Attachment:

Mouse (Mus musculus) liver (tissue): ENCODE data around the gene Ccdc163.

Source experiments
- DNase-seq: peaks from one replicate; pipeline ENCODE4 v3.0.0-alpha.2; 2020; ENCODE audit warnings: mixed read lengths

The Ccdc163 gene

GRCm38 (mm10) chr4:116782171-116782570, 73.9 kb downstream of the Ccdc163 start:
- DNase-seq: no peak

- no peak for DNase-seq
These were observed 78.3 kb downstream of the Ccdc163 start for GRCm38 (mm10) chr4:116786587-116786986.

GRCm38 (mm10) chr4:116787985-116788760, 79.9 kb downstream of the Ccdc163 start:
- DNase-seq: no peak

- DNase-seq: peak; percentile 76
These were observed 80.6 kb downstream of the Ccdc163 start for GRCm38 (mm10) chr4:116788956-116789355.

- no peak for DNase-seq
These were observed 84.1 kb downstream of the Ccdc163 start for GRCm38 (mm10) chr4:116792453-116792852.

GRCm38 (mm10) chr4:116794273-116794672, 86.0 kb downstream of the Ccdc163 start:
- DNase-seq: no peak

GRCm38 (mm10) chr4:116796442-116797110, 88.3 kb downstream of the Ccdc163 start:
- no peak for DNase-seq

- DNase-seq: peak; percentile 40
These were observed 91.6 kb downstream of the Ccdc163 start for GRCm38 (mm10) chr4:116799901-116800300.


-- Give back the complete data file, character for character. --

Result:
Mouse (Mus musculus) liver (tissue): ENCODE data around the gene Ccdc163.

Source experiments
- DNase-seq: peaks from one replicate; pipeline ENCODE4 v3.0.0-alpha.2; 2020; ENCODE audit warnings: mixed read lengths

The Ccdc163 gene

GRCm38 (mm10) chr4:116782171-116782570, 73.9 kb downstream of the Ccdc163 start:
- DNase-seq: no peak

- no peak for DNase-seq
These were observed 78.3 kb downstream of the Ccdc163 start for GRCm38 (mm10) chr4:116786587-116786986.

GRCm38 (mm10) chr4:116787985-116788760, 79.9 kb downstream of the Ccdc163 start:
- DNase-seq: no peak

- DNase-seq: peak; percentile 76
These were observed 80.6 kb downstream of the Ccdc163 start for GRCm38 (mm10) chr4:116788956-116789355.

- no peak for DNase-seq
These were observed 84.1 kb downstream of the Ccdc163 start for GRCm38 (mm10) chr4:116792453-116792852.

GRCm38 (mm10) chr4:116794273-116794672, 86.0 kb downstream of the Ccdc163 start:
- DNase-seq: no peak

GRCm38 (mm10) chr4:116796442-116797110, 88.3 kb downstream of the Ccdc163 start:
- no peak for DNase-seq

- DNase-seq: peak; percentile 40
These were observed 91.6 kb downstream of the Ccdc163 start for GRCm38 (mm10) chr4:116799901-116800300.